• God oursourced creation of the universe to Buddah. However Buddah wasen't too thrilled with the requirements and in silent protest made all workers reach the state of Zen. So essencially the great construction project was never completed, we are now stuck in protest (current state of the world). Though some non-believers have resumed work on God's oursourced project by making things like technology we must all join in on the protest for which we were created for.

     

    Does that make any sense? If not then you are clearly not at the necessary state of Insanity Zen.



  • Hello, I registered just to be able to give you an answer. I usually consider these web forums only as silly entertainment, but I thought this one deserves a real answer. I have been researching the issue for real, and can offer you the following:

    Take a look at Synching or Sinking: Global Software Outsourcing Relationships. R Heeks, S Krishna, B Nicholson, S Sahay - IEEE SOFTWARE, 2001. It will answer your question quite well, because it gives you insight on why outsourcing may fail. You will also get some well thought of how to assess the chances. You can get the article from ACM's or IEEE's sites for free.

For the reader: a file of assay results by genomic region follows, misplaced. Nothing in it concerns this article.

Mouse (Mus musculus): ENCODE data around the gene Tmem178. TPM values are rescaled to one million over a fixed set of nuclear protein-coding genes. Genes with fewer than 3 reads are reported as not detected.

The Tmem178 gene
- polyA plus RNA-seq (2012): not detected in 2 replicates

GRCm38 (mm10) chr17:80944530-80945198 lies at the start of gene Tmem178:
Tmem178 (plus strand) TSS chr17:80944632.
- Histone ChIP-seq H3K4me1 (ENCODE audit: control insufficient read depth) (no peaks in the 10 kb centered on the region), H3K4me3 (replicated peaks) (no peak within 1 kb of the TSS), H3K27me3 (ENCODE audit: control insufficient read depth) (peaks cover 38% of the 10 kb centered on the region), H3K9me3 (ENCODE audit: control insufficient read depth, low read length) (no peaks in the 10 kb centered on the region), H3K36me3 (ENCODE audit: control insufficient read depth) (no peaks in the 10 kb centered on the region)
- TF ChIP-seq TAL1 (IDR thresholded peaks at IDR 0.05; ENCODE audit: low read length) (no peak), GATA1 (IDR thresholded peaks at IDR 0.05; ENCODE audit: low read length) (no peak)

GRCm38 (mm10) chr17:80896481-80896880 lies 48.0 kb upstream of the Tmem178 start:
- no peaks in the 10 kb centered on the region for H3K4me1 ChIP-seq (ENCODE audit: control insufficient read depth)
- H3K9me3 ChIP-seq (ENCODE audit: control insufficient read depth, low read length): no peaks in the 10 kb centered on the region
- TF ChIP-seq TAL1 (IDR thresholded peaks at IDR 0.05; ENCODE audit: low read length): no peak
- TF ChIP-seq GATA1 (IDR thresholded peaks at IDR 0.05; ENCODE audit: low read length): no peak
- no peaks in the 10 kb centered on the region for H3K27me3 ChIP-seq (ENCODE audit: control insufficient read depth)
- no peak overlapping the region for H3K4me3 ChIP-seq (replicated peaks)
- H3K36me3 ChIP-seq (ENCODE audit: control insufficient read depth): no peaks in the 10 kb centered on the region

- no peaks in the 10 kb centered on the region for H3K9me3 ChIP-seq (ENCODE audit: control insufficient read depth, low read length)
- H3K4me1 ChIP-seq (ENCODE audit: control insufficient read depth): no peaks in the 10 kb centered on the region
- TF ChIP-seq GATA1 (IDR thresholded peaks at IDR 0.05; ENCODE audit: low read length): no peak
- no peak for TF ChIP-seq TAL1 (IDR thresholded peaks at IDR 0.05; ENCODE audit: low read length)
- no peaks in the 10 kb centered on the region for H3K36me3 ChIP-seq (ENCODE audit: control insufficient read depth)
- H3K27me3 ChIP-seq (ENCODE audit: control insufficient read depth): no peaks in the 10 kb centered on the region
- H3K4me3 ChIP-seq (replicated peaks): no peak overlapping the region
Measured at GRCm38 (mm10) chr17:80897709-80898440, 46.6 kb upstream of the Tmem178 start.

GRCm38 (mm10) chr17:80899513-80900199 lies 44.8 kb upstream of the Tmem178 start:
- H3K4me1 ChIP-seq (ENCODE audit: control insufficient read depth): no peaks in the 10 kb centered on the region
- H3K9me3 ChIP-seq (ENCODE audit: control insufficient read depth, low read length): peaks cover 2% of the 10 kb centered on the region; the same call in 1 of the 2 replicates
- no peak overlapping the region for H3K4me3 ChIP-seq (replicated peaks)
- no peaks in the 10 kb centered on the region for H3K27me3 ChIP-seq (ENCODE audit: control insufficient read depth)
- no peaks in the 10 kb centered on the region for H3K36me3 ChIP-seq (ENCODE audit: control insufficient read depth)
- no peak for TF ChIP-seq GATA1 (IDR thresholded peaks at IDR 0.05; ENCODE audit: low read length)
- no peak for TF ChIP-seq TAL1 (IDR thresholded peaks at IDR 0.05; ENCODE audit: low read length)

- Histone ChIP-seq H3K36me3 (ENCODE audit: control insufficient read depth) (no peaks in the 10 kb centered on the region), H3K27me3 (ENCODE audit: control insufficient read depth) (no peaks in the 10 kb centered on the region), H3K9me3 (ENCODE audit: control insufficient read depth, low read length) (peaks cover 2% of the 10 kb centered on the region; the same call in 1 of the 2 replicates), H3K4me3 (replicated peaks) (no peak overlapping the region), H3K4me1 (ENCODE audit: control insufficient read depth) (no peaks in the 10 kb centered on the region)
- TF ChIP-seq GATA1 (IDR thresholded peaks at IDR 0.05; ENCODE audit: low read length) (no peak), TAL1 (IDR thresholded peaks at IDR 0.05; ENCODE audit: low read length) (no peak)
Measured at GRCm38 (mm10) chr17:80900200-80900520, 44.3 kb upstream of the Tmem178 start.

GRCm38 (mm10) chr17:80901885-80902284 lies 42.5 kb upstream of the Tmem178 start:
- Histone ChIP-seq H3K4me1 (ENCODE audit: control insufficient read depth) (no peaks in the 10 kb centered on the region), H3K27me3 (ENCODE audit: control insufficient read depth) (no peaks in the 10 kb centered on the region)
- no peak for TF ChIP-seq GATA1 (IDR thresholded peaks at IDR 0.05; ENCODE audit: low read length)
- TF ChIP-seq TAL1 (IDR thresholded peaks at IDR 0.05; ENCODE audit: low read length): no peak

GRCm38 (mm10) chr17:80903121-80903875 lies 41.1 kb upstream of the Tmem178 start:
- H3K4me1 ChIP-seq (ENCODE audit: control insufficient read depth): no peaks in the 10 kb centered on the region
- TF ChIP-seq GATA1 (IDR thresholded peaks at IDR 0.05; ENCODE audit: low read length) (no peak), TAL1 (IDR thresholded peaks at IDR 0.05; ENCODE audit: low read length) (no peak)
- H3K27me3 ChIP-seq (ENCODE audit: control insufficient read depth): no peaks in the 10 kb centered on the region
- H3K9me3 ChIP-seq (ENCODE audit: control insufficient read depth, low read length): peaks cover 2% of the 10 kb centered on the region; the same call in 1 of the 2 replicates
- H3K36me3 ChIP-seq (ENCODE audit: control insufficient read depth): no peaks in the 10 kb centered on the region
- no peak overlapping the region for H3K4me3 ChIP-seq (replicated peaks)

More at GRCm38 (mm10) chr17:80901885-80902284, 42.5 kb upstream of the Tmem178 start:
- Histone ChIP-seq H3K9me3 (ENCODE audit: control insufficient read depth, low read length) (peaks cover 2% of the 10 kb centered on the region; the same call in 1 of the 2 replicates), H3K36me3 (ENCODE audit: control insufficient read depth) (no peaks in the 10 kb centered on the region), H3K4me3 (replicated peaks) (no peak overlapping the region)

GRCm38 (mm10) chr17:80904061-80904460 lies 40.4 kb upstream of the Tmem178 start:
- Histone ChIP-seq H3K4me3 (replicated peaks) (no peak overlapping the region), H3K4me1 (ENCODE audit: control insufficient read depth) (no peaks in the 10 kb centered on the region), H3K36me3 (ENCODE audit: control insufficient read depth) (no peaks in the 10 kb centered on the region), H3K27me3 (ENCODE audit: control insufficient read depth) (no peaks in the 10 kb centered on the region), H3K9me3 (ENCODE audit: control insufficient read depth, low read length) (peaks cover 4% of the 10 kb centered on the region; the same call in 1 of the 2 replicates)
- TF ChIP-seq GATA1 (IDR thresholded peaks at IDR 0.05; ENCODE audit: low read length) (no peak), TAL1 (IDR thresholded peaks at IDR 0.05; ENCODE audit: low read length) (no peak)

• @Khurram said:

    There are many success stories of outsourcing offshore, that’s why big companies are increasingly outsourcing their business functions to low cost providers. Advantages are for both, if both companies fairly work with each other and respect each other’s policies, there is nothing left for making outsourcing a success.

    Khurram

    Moderator's note: advertising removed

    You're obviously biased... and spamming. 90% of the indians that I've worked with in the US were grossly incompetent programmers, not to speak of their lacking management and grooming skills.